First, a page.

pizza peelMaking kitchen accessories in your workshop is both fun and rewarding because you can frequently make these items for a fraction of what they cost to purchase and they often last much longer, not to mention they can be made to be far more attractive than the run-of-the-mill commercial versions. For many woodworkers making these kitchen and dining accessories can turn into at least a part time and sometimes even a full time job in making these and selling them at craft fairs, swap meets and farmers markets.

Everyone loves pizza, which is why the Pizza Peel is such a popular item. It's especially valuable if you have younger children or for people who have limited mobility as the peel is a much safer and easier way of removing a pizza from a hot oven. The one I made had a little bit wider handle especially suited for this cause.

In my case I wanted to make mine look a bit more appealing than just using plain wood. I also wanted to laminate my to help make it a little bit stronger. The woods I selected ..

.. were contrasting woods to help give the pizza peel a bit more of a stark look. I selected Purple Heart and Holly for the trim and used one of my favorite woods, Red Alder for the rest of the tool.

The real challenge in making my Pizza Peel was that the Holly wood was so very twisted. The best way to use twisted wood is to cut it down in to the smallest components you can get away with. This way you help to preserve as much of the wood as possible, and hopefully you will have enough to do the job. The Purple Heart and Holly are great together, very stark and contrasting woods.

The actual Pizza Peel is not difficult to make, after you have your pieces planed to thickness and size, it's just a matter of gluing them together. You will likely not be able to use dowels or biscuits as the the wood will probably be to thin to accommodate them, and you don't really need them.

The thickness of wood I started off with was 1/2 inch which is given as the uppers size thickness for making these pizza peels. I felt that after it was glued up and ready for sanding, that the 1/2 inch was thicker than what I liked. I decided to plane mine down.  I know, many of you are saying .. "sure, easy for someone who has a 15 inch planer", but a couple of notes here.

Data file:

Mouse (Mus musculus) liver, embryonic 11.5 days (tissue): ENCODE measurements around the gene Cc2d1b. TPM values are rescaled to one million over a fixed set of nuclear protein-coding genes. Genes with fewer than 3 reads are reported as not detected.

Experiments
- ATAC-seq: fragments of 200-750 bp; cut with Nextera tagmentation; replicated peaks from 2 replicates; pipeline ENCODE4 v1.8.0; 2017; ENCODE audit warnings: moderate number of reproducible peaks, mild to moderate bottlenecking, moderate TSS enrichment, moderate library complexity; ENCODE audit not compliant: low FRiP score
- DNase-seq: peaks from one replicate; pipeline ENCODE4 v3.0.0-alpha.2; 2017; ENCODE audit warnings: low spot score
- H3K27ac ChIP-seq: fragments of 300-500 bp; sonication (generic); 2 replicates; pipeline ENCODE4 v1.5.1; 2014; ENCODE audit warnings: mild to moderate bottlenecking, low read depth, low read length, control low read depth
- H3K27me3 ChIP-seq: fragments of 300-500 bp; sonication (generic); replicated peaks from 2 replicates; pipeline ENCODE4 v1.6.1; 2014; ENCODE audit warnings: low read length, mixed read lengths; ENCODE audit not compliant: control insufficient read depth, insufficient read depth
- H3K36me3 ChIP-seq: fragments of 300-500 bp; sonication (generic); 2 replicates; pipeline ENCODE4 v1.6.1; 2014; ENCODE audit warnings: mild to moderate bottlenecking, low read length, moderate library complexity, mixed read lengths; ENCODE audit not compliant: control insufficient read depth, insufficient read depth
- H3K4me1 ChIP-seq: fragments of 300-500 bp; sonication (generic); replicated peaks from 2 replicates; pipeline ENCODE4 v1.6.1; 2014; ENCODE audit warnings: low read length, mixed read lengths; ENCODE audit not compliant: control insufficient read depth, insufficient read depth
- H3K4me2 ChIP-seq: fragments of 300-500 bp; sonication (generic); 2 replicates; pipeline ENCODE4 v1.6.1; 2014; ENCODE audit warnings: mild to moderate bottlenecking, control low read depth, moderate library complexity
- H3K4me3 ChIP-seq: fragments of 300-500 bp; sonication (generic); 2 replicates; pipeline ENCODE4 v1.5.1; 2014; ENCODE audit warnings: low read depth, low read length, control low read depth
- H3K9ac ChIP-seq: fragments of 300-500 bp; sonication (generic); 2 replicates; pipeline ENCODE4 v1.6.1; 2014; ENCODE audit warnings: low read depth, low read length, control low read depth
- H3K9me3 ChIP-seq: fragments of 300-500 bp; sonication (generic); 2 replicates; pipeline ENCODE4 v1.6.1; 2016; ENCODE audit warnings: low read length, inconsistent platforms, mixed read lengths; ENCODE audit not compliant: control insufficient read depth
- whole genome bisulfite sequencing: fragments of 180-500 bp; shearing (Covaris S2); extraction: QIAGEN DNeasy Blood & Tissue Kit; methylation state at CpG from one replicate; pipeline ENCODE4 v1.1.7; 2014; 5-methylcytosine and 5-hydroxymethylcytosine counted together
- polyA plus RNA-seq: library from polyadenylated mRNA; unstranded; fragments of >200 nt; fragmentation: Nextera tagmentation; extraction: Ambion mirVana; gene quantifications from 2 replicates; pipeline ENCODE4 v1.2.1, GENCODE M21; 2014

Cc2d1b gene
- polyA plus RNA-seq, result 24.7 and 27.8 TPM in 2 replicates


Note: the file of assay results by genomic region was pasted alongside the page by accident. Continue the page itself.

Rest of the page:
It is harder to glue up 3/8 inch boards, which is one of the reasons I went to 1/2 inch, so if you only have a 13 planer you could make a smaller pizza peel. The other alternative that I have used many times, and still do from time to time. When I have some wide to plane, I take that board to one of the cabinet shops in my area and get them to plane it down for me.  They are often pretty fair in their pricing, and if you work you charm a bit ... make friends with them, you may find they will do small jobs like this for little or no money ... IF you reciprocate in some way. Coffee break, or lunch break treats can go a LONG way to getting them on your side.

In the end, I trimmed my pizza peel down to 3/8 thickness and was much happier with that size. I found that it is easily strong enough to manage even large pizzas but the tool it'self is easier to hold and manage.

In terms of finish, the best finish for any wood product used in the kitchen is no finish at all, but we always like to enhance your wood projects, at least in their first few uses, and make them look attractive. And if you are selling these, one the bit appeals in show they look, so some sort of a finish on them will help them look great too. What you use for a finish is up to you, there are lots of choices so check the article and video on cutting board finishes ... and have some fun using your pizza peel.

Copyright Colin Knecht